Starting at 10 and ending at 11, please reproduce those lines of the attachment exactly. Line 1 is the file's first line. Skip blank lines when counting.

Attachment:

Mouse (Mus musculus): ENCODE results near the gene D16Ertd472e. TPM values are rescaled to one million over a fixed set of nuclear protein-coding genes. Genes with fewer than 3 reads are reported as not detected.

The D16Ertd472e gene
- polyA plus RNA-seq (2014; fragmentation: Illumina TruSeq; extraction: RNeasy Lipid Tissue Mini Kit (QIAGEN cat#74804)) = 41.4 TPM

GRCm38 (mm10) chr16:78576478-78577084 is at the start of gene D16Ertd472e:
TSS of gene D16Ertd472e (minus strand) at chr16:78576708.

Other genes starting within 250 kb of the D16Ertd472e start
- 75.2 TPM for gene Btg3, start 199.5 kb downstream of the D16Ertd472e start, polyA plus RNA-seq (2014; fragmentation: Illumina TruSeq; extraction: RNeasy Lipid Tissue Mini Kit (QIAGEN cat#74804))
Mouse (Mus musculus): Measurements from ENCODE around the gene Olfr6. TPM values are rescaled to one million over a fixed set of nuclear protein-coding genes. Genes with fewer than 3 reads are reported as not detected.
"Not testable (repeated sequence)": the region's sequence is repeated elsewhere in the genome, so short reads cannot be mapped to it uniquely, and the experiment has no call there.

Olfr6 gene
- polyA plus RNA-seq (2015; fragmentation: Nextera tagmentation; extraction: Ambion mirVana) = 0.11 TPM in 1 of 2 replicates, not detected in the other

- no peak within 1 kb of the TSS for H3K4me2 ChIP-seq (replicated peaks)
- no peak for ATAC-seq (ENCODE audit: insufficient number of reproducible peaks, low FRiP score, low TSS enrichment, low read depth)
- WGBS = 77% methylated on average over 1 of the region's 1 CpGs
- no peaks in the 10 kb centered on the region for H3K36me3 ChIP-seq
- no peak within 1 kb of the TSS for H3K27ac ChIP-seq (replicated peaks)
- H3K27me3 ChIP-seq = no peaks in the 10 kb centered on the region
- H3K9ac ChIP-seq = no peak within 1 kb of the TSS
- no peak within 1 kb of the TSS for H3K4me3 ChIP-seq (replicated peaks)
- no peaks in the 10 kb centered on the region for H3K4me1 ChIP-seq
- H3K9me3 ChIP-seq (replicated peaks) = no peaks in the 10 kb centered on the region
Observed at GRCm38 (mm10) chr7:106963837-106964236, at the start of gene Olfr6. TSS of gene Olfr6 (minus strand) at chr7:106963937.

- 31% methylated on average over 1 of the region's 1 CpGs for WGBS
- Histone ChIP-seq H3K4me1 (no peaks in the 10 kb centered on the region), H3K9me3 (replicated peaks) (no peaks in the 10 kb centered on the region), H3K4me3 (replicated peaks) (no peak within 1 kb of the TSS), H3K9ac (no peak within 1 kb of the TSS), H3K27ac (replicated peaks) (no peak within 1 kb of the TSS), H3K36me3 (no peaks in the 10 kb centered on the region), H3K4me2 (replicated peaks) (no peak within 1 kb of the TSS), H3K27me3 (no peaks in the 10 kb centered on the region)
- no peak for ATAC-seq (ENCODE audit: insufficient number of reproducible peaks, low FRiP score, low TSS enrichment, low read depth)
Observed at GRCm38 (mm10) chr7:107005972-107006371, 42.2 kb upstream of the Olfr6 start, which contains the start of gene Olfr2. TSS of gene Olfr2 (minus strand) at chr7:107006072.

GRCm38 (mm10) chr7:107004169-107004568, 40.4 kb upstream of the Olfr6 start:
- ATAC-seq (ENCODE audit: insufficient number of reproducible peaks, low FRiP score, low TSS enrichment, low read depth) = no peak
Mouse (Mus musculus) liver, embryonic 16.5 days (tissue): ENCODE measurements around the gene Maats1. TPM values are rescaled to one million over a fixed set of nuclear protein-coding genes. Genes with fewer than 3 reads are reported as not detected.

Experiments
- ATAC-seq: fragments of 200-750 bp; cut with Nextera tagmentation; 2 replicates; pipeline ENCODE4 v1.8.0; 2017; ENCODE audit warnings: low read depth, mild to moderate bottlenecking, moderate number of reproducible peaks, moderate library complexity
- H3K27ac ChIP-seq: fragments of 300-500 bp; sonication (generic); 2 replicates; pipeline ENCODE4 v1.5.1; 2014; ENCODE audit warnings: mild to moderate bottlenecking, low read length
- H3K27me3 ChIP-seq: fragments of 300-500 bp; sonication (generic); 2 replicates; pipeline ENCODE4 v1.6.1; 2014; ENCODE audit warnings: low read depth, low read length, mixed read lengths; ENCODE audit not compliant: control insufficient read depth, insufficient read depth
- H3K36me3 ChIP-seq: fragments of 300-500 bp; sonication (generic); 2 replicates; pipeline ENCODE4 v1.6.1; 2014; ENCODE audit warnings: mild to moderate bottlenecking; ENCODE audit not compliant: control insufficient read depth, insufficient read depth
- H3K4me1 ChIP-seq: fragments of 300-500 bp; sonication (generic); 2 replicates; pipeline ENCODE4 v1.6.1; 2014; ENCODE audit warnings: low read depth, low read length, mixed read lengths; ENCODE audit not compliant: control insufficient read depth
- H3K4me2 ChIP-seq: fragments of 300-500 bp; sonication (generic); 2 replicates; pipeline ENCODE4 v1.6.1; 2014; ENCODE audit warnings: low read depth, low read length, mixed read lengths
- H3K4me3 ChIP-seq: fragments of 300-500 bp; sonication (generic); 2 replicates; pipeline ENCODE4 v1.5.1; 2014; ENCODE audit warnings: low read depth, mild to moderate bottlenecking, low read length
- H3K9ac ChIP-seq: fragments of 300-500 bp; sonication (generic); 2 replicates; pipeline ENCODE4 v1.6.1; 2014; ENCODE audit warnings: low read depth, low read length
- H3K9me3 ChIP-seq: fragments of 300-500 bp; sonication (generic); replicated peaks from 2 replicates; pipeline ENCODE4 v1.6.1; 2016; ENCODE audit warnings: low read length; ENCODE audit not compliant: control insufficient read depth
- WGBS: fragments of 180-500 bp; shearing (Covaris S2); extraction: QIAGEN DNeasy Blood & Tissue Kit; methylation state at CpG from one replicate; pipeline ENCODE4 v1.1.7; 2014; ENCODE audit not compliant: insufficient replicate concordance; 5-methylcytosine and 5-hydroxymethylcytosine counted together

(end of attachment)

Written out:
Olfr6 gene
- polyA plus RNA-seq (2015; fragmentation: Nextera tagmentation; extraction: Ambion mirVana) = 0.11 TPM in 1 of 2 replicates, not detected in the other